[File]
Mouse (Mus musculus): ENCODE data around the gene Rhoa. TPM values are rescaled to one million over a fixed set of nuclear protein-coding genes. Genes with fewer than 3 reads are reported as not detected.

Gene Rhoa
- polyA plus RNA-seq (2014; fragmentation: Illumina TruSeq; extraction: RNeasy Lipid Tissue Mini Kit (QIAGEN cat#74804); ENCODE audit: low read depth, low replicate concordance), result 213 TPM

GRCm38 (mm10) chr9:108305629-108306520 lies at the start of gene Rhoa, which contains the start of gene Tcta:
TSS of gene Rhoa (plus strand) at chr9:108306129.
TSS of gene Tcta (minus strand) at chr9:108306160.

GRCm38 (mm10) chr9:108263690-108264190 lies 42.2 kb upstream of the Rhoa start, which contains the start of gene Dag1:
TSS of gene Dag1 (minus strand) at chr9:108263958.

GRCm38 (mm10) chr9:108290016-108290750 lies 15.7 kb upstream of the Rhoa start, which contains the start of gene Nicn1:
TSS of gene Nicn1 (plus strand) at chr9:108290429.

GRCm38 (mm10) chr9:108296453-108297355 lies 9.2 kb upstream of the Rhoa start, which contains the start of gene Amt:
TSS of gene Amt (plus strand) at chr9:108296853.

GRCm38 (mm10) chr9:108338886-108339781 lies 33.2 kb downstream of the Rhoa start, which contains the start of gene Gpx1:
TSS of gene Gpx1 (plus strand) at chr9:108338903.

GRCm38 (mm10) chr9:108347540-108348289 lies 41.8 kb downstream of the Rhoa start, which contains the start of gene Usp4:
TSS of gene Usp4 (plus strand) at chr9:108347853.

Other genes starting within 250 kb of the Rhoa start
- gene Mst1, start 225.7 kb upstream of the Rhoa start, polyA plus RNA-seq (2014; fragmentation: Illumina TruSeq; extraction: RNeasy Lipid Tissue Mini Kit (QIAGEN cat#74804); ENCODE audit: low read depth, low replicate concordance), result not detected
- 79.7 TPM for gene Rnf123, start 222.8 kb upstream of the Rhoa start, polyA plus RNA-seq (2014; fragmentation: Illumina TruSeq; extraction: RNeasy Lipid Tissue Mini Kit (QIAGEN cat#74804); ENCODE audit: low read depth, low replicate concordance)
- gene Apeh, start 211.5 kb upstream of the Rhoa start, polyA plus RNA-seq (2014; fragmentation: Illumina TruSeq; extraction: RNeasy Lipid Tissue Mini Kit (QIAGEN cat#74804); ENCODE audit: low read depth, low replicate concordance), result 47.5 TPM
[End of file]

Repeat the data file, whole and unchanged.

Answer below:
Mouse (Mus musculus): ENCODE data around the gene Rhoa. TPM values are rescaled to one million over a fixed set of nuclear protein-coding genes. Genes with fewer than 3 reads are reported as not detected.

Gene Rhoa
- polyA plus RNA-seq (2014; fragmentation: Illumina TruSeq; extraction: RNeasy Lipid Tissue Mini Kit (QIAGEN cat#74804); ENCODE audit: low read depth, low replicate concordance), result 213 TPM

GRCm38 (mm10) chr9:108305629-108306520 lies at the start of gene Rhoa, which contains the start of gene Tcta:
TSS of gene Rhoa (plus strand) at chr9:108306129.
TSS of gene Tcta (minus strand) at chr9:108306160.

GRCm38 (mm10) chr9:108263690-108264190 lies 42.2 kb upstream of the Rhoa start, which contains the start of gene Dag1:
TSS of gene Dag1 (minus strand) at chr9:108263958.

GRCm38 (mm10) chr9:108290016-108290750 lies 15.7 kb upstream of the Rhoa start, which contains the start of gene Nicn1:
TSS of gene Nicn1 (plus strand) at chr9:108290429.

GRCm38 (mm10) chr9:108296453-108297355 lies 9.2 kb upstream of the Rhoa start, which contains the start of gene Amt:
TSS of gene Amt (plus strand) at chr9:108296853.

GRCm38 (mm10) chr9:108338886-108339781 lies 33.2 kb downstream of the Rhoa start, which contains the start of gene Gpx1:
TSS of gene Gpx1 (plus strand) at chr9:108338903.

GRCm38 (mm10) chr9:108347540-108348289 lies 41.8 kb downstream of the Rhoa start, which contains the start of gene Usp4:
TSS of gene Usp4 (plus strand) at chr9:108347853.

Other genes starting within 250 kb of the Rhoa start
- gene Mst1, start 225.7 kb upstream of the Rhoa start, polyA plus RNA-seq (2014; fragmentation: Illumina TruSeq; extraction: RNeasy Lipid Tissue Mini Kit (QIAGEN cat#74804); ENCODE audit: low read depth, low replicate concordance), result not detected
- 79.7 TPM for gene Rnf123, start 222.8 kb upstream of the Rhoa start, polyA plus RNA-seq (2014; fragmentation: Illumina TruSeq; extraction: RNeasy Lipid Tissue Mini Kit (QIAGEN cat#74804); ENCODE audit: low read depth, low replicate concordance)
- gene Apeh, start 211.5 kb upstream of the Rhoa start, polyA plus RNA-seq (2014; fragmentation: Illumina TruSeq; extraction: RNeasy Lipid Tissue Mini Kit (QIAGEN cat#74804); ENCODE audit: low read depth, low replicate concordance), result 47.5 TPM